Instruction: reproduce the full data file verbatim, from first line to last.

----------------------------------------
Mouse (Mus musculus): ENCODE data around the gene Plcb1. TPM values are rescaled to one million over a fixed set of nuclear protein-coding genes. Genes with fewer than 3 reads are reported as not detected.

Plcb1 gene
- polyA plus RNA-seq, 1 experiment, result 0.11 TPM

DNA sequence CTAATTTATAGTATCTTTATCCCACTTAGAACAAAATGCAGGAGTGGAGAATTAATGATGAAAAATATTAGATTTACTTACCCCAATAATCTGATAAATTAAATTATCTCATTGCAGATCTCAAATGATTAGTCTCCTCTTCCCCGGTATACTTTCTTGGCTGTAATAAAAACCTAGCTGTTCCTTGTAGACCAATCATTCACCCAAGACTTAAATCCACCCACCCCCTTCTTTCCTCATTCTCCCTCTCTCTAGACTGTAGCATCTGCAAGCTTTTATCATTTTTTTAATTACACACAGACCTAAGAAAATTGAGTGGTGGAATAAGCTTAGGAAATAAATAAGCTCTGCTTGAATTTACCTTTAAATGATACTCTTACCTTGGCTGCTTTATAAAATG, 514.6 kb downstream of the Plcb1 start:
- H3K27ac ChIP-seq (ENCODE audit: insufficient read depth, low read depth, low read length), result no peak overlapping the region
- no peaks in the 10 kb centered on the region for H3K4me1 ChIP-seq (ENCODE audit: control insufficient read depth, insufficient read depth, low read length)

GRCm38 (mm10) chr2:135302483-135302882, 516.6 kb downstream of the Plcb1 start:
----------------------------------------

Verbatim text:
Mouse (Mus musculus): ENCODE data around the gene Plcb1. TPM values are rescaled to one million over a fixed set of nuclear protein-coding genes. Genes with fewer than 3 reads are reported as not detected.

Plcb1 gene
- polyA plus RNA-seq, 1 experiment, result 0.11 TPM

DNA sequence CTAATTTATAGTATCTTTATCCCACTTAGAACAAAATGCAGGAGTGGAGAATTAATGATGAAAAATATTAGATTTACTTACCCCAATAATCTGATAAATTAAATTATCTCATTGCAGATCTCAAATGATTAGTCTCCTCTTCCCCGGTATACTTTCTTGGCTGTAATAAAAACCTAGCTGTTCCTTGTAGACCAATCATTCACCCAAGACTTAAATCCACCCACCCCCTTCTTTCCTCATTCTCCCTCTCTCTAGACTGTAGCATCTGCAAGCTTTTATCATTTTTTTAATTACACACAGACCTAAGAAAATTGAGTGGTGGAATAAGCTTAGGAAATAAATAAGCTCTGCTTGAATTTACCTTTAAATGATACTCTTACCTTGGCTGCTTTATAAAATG, 514.6 kb downstream of the Plcb1 start:
- H3K27ac ChIP-seq (ENCODE audit: insufficient read depth, low read depth, low read length), result no peak overlapping the region
- no peaks in the 10 kb centered on the region for H3K4me1 ChIP-seq (ENCODE audit: control insufficient read depth, insufficient read depth, low read length)

GRCm38 (mm10) chr2:135302483-135302882, 516.6 kb downstream of the Plcb1 start: